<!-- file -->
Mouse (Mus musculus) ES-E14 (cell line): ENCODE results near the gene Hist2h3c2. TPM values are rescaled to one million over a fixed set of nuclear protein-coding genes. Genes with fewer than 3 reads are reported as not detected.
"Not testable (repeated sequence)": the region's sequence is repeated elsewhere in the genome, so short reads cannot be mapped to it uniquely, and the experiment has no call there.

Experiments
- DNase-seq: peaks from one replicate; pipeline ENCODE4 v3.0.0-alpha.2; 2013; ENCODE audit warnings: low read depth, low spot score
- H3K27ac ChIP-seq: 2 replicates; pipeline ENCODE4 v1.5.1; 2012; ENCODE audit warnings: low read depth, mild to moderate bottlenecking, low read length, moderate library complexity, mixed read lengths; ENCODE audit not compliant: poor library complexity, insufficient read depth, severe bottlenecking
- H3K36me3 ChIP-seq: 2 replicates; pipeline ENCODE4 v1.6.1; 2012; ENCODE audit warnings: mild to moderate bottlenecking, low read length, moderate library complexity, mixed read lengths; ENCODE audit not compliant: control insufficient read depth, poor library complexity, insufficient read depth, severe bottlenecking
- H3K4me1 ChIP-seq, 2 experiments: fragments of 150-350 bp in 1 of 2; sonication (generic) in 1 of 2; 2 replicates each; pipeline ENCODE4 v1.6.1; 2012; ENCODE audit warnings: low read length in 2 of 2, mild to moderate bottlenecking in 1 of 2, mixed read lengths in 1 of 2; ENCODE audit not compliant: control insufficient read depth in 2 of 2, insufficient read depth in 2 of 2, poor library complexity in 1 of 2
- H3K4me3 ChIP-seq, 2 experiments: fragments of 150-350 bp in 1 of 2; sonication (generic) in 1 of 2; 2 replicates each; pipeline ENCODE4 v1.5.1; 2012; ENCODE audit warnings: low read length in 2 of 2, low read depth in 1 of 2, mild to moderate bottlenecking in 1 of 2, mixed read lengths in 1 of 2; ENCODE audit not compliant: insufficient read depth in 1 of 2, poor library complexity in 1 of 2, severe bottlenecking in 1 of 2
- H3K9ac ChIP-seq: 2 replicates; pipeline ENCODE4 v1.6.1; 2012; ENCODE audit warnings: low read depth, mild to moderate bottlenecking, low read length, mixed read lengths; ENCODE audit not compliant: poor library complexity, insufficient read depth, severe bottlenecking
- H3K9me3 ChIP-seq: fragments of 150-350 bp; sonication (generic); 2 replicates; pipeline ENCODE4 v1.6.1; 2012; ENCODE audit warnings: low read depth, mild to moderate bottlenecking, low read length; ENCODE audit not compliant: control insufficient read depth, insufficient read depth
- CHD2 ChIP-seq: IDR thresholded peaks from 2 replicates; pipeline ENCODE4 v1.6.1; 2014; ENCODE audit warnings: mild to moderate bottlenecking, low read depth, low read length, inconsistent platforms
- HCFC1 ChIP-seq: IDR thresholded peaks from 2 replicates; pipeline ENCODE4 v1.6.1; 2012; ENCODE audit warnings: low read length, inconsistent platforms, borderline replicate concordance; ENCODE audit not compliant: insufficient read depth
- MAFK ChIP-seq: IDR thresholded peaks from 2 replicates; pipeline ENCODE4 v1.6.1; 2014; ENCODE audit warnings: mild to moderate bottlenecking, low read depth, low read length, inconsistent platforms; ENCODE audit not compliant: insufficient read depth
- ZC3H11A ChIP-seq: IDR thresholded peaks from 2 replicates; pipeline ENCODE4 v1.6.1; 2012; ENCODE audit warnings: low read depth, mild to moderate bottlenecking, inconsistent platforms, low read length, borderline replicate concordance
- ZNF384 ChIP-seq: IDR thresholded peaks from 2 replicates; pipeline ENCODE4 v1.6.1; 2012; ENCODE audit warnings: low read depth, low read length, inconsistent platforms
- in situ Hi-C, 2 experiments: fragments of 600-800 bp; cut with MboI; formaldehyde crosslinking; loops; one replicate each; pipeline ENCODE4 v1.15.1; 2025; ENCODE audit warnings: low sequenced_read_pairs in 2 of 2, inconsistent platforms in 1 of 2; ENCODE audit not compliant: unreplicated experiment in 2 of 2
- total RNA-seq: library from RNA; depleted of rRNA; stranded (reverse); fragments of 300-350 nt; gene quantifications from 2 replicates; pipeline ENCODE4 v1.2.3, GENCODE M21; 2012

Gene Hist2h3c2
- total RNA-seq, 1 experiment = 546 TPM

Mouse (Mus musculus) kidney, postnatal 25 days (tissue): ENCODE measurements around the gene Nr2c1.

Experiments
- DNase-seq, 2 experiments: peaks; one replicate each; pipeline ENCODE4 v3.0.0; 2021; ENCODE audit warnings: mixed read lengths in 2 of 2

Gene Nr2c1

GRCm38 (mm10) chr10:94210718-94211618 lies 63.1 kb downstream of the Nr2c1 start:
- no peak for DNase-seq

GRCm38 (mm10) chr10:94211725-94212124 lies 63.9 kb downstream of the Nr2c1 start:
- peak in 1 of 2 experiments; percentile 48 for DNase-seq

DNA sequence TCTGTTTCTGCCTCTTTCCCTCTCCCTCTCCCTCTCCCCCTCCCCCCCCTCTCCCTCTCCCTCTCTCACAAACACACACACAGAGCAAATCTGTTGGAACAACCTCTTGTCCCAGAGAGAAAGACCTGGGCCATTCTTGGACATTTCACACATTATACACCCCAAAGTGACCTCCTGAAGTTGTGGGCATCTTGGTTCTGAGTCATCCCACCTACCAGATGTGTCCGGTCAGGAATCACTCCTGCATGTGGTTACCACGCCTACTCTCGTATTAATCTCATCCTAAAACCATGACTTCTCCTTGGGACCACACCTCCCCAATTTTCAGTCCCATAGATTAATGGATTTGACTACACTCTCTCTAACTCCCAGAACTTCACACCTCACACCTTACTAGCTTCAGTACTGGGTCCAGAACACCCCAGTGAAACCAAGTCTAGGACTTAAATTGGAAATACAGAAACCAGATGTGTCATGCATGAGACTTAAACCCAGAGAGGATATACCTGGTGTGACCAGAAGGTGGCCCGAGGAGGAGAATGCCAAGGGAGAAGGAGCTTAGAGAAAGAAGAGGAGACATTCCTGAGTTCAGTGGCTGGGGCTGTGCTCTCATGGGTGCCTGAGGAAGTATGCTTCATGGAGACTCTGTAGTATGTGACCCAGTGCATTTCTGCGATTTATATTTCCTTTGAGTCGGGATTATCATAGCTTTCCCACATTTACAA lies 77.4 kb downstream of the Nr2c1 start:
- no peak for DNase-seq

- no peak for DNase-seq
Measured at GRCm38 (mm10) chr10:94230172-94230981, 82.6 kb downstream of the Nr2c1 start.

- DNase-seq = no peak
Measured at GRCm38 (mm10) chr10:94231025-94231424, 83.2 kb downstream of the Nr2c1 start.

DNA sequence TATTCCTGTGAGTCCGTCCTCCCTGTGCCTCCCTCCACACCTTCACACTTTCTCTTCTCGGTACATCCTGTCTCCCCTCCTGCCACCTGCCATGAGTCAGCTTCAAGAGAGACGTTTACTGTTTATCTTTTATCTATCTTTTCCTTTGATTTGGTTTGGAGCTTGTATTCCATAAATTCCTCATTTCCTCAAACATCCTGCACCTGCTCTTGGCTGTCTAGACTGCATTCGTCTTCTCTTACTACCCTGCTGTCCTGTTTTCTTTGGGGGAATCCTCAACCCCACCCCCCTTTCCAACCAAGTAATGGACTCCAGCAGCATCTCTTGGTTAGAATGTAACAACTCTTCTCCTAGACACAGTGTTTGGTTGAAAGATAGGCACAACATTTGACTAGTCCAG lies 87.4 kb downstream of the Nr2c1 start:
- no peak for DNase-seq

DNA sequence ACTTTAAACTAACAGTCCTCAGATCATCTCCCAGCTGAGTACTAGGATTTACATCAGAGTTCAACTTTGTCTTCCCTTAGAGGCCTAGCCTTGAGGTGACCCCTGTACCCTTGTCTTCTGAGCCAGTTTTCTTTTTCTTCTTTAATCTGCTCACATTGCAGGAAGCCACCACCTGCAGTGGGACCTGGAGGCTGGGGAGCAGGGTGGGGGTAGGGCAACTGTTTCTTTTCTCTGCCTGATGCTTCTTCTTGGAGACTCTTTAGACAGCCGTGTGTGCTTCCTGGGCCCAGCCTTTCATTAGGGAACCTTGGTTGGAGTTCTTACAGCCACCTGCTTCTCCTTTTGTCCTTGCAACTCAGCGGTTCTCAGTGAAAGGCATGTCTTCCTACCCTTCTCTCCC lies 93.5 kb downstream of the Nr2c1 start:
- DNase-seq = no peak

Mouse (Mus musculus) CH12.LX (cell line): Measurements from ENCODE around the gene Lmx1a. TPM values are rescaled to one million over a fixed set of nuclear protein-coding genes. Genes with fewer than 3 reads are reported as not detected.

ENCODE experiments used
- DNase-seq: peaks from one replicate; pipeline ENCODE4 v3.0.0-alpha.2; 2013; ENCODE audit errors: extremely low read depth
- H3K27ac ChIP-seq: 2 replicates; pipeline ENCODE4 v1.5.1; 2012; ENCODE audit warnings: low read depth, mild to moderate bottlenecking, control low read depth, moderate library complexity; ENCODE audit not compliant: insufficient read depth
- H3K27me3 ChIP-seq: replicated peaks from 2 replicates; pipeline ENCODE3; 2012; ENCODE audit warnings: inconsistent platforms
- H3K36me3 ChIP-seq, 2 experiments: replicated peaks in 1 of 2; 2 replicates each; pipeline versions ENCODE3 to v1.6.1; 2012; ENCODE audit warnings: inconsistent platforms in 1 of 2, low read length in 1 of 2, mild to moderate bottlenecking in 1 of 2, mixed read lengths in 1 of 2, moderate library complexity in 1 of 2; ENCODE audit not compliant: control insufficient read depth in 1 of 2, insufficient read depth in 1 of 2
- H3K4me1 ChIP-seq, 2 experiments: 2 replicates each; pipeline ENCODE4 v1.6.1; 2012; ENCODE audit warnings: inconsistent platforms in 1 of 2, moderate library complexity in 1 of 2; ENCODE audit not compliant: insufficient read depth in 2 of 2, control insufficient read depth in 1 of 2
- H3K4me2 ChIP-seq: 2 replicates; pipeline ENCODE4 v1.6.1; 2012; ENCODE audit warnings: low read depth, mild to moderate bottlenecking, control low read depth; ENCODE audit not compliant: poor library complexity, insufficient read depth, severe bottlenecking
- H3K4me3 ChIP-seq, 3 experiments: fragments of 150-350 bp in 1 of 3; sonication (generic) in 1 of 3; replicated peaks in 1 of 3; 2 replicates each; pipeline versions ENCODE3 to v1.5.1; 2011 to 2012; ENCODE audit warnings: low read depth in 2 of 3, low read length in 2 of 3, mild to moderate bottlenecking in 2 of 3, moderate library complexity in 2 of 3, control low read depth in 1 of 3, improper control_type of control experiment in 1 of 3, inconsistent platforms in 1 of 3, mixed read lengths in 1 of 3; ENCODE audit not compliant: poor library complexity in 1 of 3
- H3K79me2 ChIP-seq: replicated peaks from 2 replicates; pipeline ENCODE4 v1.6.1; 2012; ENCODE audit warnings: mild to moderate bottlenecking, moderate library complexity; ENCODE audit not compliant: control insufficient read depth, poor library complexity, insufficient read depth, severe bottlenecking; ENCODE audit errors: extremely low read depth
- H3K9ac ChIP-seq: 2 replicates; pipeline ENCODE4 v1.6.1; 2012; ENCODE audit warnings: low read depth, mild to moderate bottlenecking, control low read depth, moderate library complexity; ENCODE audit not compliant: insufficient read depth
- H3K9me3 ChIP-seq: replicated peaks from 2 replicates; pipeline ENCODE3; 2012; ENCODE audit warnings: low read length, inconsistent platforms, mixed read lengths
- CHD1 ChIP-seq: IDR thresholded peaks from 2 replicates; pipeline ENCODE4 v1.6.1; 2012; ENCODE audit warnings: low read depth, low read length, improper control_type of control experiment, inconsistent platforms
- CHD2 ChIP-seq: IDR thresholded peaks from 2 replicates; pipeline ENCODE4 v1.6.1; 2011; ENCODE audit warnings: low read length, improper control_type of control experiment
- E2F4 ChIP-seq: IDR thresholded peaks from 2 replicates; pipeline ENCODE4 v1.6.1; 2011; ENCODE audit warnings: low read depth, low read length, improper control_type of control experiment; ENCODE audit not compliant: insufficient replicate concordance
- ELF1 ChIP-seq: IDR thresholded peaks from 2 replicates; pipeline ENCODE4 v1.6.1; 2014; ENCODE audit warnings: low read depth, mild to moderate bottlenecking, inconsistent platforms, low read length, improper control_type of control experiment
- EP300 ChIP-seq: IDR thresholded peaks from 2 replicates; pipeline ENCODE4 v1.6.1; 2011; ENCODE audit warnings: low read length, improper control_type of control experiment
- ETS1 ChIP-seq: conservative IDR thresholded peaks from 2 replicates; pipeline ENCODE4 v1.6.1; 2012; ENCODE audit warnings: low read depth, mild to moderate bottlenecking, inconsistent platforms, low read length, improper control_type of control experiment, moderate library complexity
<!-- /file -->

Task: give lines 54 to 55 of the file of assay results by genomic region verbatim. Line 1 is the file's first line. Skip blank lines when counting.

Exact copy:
- EP300 ChIP-seq: IDR thresholded peaks from 2 replicates; pipeline ENCODE4 v1.6.1; 2011; ENCODE audit warnings: low read length, improper control_type of control experiment
- ETS1 ChIP-seq: conservative IDR thresholded peaks from 2 replicates; pipeline ENCODE4 v1.6.1; 2012; ENCODE audit warnings: low read depth, mild to moderate bottlenecking, inconsistent platforms, low read length, improper control_type of control experiment, moderate library complexity